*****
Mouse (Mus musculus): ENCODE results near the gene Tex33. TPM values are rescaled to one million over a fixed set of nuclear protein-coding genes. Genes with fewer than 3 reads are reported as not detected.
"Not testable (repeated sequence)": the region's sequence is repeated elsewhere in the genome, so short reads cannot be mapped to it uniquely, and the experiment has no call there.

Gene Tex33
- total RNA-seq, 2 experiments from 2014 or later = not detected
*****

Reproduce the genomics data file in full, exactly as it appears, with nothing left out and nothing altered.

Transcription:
Mouse (Mus musculus): ENCODE results near the gene Tex33. TPM values are rescaled to one million over a fixed set of nuclear protein-coding genes. Genes with fewer than 3 reads are reported as not detected.
"Not testable (repeated sequence)": the region's sequence is repeated elsewhere in the genome, so short reads cannot be mapped to it uniquely, and the experiment has no call there.

Gene Tex33
- total RNA-seq, 2 experiments from 2014 or later = not detected